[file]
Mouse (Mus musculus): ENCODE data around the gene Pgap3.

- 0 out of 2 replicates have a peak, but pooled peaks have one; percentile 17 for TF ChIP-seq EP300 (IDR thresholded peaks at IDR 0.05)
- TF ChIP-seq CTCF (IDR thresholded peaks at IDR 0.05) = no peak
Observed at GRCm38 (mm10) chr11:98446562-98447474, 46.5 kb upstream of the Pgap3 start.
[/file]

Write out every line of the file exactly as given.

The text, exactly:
Mouse (Mus musculus): ENCODE data around the gene Pgap3.

- 0 out of 2 replicates have a peak, but pooled peaks have one; percentile 17 for TF ChIP-seq EP300 (IDR thresholded peaks at IDR 0.05)
- TF ChIP-seq CTCF (IDR thresholded peaks at IDR 0.05) = no peak
Observed at GRCm38 (mm10) chr11:98446562-98447474, 46.5 kb upstream of the Pgap3 start.